Creating Medical Myths

Creating myths

History tells us that when money is involved the medical establishments will do anything to keep profits and power. Good examples of this include tobacco and alcohol. Most people may not remember but the various medical associations around the world have been prominent supporters of these deadly products in the pursuit of profit. All too often our memories are too short or we think the basic behaviours of people will change.

While evidence of the toxic effects of tobacco smoke has been around for hundreds of years, the correlation between tobacco and cancer was first officially reported in 1939 in a study published in the Journal of the American Medical Association. It took until 1962 before any action was taken. However, even after being exposed, the tobacco industry has continued to survive and even thrive in some places. They even continue to produce evidence to show that tobacco smoke is not bad for you and fund medical and health journals to print these studies.

Prior to 1962, the American Cancer Society would admit only a possible link between smoking and lung cancer and was associated with many aspects of the tobacco industry including marketing products and trying to make a “safer cigarette.” The medical establishments including the AMA continued to back the tobacco industry even under an avalanche of evidence and ran prominent ads in their medical journals. The ACS, like governments around the world today, including state and federal here in Australia, have delayed tobacco controls that could have helped and could still help a lot of people. A prominent Australian premier repeatedly blocked tobacco control legislation in the early 2000s only to take a lucrative position as a director in a major tobacco company when he retired from politics. This political corruption was and still is rampant in all Western nations. I saw firsthand the delaying tactics of governments to introduce tobacco control legislation despite more than 50 years of good science and thousands of studies—even a couple of studies I did with my students.

The U.S. Department of Agriculture to this day continues to support tobacco growing and export to third world nations. This is the same organisation that gave us the food pyramid, which was created for the sole purpose of selling more grain products (at any expense) and classified pizza as a vegetable in 2012 so it could be sold to American schools.

We learnt from smoking. Stop smoking and you reduce mortality and morbidity. It was hard but we educated the public against the vested interests of the tobacco lobby and we started to really win the war on cancer.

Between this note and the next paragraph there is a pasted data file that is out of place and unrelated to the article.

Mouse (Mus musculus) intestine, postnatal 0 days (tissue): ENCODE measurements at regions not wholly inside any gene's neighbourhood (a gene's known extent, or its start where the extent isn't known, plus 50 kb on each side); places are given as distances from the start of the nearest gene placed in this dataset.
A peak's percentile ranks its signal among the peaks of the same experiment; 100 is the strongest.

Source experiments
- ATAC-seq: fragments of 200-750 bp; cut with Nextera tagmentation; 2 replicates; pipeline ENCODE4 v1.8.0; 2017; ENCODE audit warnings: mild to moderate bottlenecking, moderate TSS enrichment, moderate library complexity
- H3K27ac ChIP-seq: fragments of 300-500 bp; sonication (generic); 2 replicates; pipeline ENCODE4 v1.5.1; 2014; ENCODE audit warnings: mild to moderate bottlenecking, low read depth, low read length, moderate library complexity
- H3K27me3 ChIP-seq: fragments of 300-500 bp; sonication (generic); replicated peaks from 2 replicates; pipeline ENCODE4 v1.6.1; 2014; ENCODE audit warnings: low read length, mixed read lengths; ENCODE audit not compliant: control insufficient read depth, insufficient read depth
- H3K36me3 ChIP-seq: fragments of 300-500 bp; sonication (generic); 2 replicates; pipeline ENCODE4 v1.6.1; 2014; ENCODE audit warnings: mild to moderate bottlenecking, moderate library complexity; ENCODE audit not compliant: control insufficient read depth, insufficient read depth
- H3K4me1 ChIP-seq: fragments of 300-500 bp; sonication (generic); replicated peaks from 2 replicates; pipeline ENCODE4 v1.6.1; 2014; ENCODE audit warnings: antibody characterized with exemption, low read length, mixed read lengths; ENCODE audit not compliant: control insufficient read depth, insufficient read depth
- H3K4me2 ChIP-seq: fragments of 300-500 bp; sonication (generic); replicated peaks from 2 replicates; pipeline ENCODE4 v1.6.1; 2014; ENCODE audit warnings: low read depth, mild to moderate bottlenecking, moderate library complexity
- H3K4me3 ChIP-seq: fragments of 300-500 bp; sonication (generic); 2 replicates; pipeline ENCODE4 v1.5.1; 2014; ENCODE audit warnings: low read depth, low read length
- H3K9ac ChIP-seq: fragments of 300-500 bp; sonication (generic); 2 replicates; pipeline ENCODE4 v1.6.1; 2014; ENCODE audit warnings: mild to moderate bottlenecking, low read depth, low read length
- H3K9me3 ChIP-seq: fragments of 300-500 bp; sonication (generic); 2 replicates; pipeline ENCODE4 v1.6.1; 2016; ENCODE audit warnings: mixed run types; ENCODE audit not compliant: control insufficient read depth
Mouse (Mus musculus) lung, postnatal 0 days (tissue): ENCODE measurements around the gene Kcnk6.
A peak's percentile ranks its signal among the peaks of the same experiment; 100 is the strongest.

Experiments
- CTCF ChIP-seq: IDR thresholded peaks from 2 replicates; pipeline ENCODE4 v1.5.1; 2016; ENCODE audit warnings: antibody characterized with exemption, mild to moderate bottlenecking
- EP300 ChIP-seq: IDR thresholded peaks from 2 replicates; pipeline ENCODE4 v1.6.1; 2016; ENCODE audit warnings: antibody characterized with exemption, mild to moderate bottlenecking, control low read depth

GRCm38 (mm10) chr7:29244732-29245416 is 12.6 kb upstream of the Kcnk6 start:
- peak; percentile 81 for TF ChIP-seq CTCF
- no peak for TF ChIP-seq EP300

Along with the forebears of modern medicine like Hippocrates and Galen, in 1676 Richard Wiseman, a prominent English surgeon, wrote that diet could promote cancer especially the consumption of alcohol and meat. Despite this knowledge hundreds and even thousands of years earlier, for the past three decades health and medical professionals have been promoting wine as a healthful drink based on no science whatsoever and going against more than 50 years of good science.

This myth was started when early studies showed that the highest consumer of saturated fat in Europe was the French but they also has the lowest death rate from cardiovascular disease with four per 100,000 for women and 22 per 100,000 for men. For years this was called the “French paradox,” which I’ll write more about in the chapter on saturated fats. In fact what it showed was that most of the countries in that region had high fat and low CVD so maybe fat was not linked with CVD. This did not fit the current medical myth, as fat and cholesterol were the number one enemies. So they made up a myth and said wine was good for you because the French drink more wine, despite 50 years of good science linking all forms of alcohol with mortality and morbidity. The myth also failed to mention the low-key and relaxed, low-stress lifestyle of the French, the long lunches and sipping on wine over a long meal talking with friends. There are so many factors to consider but wine was the simplest and most easily understood by the public and the most profitable. Very wrong but easily understood. Now, 30 years later the ads tell people that any alcohol is bad for you and we are supposed to ignore the 30 years of poor advice that spawned a generation of people justifying drinking more alcohol.